* Chinese probe seen as retaliation over solar panel dispute
* Dispute remains thorn in Franco-Chinese trade relations
PARIS Feb 24 Europe and China are moving
towards a compromise over a Chinese investigation into alleged
European wine dumping, French Trade Minister Nicole Bricq said
Beijing opened the inquiry last July into whether Europe was
selling wine in China at unfairly low prices.
The move is widely seen in Europe as retaliation over EU
efforts to hit Chinese solar panels with punitive import duties.
However, the solar panels dispute was resolved the same month,
and Beijing has pressed ahead with the wine probe, saying it is
a separate issue.
China has also said it is open to negotiate on the case.
France, the world's biggest wine producer by value, has in
the past called China's decision to consider duties on French
wine to be "inappropriate and reprehensible".
Paris is therefore eager to see the probe called off, as it
remains a thorn in trade relations between the two countries
ahead of a visit next month by Chinese President Xi Jinping to
the French capital.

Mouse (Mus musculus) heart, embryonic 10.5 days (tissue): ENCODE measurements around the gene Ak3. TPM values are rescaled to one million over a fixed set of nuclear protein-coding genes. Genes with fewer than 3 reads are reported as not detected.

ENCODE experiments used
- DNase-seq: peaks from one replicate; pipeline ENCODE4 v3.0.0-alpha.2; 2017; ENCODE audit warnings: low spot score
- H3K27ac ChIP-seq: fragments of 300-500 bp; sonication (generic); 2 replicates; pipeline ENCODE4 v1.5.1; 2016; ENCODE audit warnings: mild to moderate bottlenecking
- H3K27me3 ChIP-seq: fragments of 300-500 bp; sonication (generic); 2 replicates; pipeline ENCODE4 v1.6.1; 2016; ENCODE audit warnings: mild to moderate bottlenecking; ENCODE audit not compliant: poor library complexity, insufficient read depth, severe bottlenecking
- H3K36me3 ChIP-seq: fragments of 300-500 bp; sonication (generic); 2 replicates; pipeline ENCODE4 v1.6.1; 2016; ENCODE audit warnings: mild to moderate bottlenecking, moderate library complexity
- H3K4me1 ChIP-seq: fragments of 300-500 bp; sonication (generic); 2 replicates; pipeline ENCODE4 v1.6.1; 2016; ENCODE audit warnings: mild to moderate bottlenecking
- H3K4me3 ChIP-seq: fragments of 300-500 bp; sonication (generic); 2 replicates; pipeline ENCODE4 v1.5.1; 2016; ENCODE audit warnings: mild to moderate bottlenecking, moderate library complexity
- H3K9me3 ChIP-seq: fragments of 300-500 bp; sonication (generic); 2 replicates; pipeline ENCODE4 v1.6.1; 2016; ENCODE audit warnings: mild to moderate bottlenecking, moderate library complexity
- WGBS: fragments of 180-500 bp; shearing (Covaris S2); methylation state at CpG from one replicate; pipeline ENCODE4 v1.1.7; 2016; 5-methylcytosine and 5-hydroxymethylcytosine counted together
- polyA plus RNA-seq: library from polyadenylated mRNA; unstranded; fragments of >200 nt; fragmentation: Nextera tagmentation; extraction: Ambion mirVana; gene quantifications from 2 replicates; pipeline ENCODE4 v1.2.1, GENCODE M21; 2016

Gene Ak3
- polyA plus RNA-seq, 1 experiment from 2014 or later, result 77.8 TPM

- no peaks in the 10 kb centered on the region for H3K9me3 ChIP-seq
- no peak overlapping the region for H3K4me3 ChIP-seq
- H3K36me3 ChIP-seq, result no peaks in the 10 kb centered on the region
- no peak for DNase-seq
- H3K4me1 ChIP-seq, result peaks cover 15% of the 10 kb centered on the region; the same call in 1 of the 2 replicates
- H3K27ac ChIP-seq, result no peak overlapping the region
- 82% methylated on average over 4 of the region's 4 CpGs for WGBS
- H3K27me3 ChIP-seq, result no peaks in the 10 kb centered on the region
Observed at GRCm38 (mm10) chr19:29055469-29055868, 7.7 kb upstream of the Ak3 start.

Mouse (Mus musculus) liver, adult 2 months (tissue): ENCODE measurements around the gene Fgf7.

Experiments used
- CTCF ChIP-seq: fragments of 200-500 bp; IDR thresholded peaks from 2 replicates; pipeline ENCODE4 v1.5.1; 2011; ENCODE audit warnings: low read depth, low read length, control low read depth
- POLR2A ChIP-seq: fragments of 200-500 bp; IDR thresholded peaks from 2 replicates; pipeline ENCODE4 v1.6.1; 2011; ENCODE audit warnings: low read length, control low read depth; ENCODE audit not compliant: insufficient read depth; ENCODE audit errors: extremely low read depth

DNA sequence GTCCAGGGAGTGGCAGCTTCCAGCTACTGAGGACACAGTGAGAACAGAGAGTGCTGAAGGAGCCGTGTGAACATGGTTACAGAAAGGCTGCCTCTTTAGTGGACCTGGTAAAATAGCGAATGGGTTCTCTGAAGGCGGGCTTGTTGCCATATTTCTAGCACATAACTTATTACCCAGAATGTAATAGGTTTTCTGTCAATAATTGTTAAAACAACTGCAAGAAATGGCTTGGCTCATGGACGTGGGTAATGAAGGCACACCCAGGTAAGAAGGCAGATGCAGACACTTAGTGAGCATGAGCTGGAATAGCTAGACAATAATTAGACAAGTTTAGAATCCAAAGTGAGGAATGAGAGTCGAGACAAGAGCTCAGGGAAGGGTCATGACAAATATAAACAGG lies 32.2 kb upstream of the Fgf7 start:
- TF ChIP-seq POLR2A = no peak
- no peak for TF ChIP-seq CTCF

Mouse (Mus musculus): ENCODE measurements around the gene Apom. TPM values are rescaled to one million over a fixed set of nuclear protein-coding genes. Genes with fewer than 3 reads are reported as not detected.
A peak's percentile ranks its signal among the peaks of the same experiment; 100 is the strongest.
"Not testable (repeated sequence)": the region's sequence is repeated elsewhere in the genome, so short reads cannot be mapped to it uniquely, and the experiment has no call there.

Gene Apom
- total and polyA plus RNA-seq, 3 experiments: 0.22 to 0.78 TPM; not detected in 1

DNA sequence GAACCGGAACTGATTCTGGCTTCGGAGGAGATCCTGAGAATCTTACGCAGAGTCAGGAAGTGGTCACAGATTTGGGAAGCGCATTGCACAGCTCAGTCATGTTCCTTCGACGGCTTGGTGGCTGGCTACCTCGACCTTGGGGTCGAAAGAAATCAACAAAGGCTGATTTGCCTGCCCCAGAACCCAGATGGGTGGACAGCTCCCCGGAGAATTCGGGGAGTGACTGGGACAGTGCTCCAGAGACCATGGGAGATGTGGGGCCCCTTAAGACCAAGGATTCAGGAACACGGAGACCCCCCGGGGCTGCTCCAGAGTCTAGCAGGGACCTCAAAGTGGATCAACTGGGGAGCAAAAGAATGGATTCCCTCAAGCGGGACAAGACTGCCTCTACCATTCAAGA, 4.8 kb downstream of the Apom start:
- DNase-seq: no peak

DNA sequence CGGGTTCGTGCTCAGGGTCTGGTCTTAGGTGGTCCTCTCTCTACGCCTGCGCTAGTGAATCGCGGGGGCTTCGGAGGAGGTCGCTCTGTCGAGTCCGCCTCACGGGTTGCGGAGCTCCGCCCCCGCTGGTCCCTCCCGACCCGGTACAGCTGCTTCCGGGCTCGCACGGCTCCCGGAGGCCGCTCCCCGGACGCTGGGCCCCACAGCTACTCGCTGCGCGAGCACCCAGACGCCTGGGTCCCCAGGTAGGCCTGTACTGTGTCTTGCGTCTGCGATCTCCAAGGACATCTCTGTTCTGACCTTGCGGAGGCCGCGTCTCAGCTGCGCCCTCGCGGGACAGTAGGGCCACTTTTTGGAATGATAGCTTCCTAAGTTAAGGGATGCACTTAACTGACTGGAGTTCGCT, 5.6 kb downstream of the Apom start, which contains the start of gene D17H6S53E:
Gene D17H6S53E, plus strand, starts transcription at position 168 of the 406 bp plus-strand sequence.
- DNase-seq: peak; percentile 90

"I am particularly happy to be able to say that we are on
the right path towards a compromise on the probe into wine,"
Bricq told a joint news conference with Chinese Commerce
Minister Gua Hucheng in Paris.
"The constructive dialogue between European and Chinese
industry officials should allow for a good compromise," she
Without specifically mentioning the wine probe, the Chinese
minister said he and Bricq had addressed problems in
Franco-China trade relations and said agreements would be
EU wine exports to China excluding Hong Kong, which EU
officials say was not covered by the investigation, reached 257
million litres in 2012 for a value of nearly $1 billion. More
than half came from France.
(Reporting by Leigh Thomas; Editing by Andrew Callus)